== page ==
Curation, filter bubbles, enshittification and information overload
Long time ago, information used to be hard to find. You had to go out there and look for it. Nowadays, a lot of information is at our fingertips at any moment.
Now we have the opposite problem: too much information. The challenge today is curation: we want to consume a reasonable amount of information that's relevant to us.
What's “reasonable” and what's “relevant” is tough to define as it is person-specific. What's reasonable and relevant to you may not be the same as what's reasonable and relevant to me.
From curation ...
Curation of information is nothing new: newspapers, radio and TV have done it since the beginning. We relied on the media to pick what's most important and only kept the choice of a source we trusted or liked.
As the Internet grew, the amount of information grew exponentially. One of the reasons for Google's early success is that it was very good at curating this information. While the other search engines could also find 10,000 pages matching your search, Google was the best at picking what was most useful, informative and relevant.
Other services were also trying their best at curation: Netflix had a great recommendation algorithm, and have for years organized a public competition to optimize it and provide even better recommendations.
.. to filter bubbles
Over the years, as the various algorithms got improved and optimized, they got subjectively worse for us, the users. Google is in arms-race with SEO folk, Facebook prefers to serve you content that will rile you up, Netflix' algorithm seems braindead and the less we talk about YouTube recommendations the better.
Why is this? Turns out that, at some point in their lifecycle, big companies had to choose between optimizing for the user experience and optimizing for revenue. The algorithms improve allright ... but using a different metric.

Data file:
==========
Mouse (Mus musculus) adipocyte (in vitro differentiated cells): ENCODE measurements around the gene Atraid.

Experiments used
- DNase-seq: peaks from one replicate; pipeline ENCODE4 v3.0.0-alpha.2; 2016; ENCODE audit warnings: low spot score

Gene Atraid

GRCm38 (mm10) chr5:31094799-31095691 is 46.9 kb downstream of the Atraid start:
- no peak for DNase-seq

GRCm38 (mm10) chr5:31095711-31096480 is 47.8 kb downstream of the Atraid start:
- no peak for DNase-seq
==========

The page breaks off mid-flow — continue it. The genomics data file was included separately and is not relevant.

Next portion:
Google now hyper-optimizes for what it thinks you should see (filter bubble), Facebook serves you whatever will keep you on the site for longer (mind-numbing memes interspersed with viral outrages), and Netflix brings up and center its own content that it would like you to get hooked at (and not cancel the service), not the things you might actually want to see.
Curation for the benefit of the user, has turned to serving targeted content, for the benefit of the company.
Enshittification is an ugly word to describe an ugly thing. Basically, it is a strategy change in an online platform where it switches from user growth (where optimizing user experience is paramount) to revenue growth (where you need to squeeze maximum income from each user).
Enshittification, or platform decay, is not limited only to Internet media companies. But it is especially visible in online startups that grew big by giving away their product or undercharging for it, in order to grow as fast and big as they can.
At some point you got to earn money, and you have to earn as much money as possible, and since you have a mostly-captive audience (there is only one Google, Facebook, YouTube or Twitter), they won't leave if the user experience is marginally worse.
And so the UX frog gets slowly cooked. People today are hooked on Facebook scrolling, Twitter mob rages, memes everywhere and 10-second dopamine hits on TikTok or YouTube Shorts. It's the sugar thing all over again.
This can work if you're willing to limit your information access, don't suffer from the fear of missing out (FOMO) and have the mental strength to not succumb when you're tired, bored or just open up your favorite social media app on autopilot because it's on your mobile phone home screen.
But it's hard work: you're basically building and maintaining a Great Wall between yourself and most of the modern Internet.
Curation on our terms
Can we do it better? Is there a way to again outsource curation of content that is optimized for us, the users?
Curation is hard work, whether you want to build and maintain sophisticated algorithm or AI to do it, or if you have actual people doing the work. And it's not entirely obvious how that would work without degenerating into the filter bubbles and social media we have today – that's how some of those companies started, after all.
As a technologist I do believe a solution is within a realm of possiblity. As someone who's watched Internet grow from an academia and hobbyst garden into what it is today, I am skeptical we'll reach that solution (and if you really want to be scared about the prospects of it, go read The Master Switch).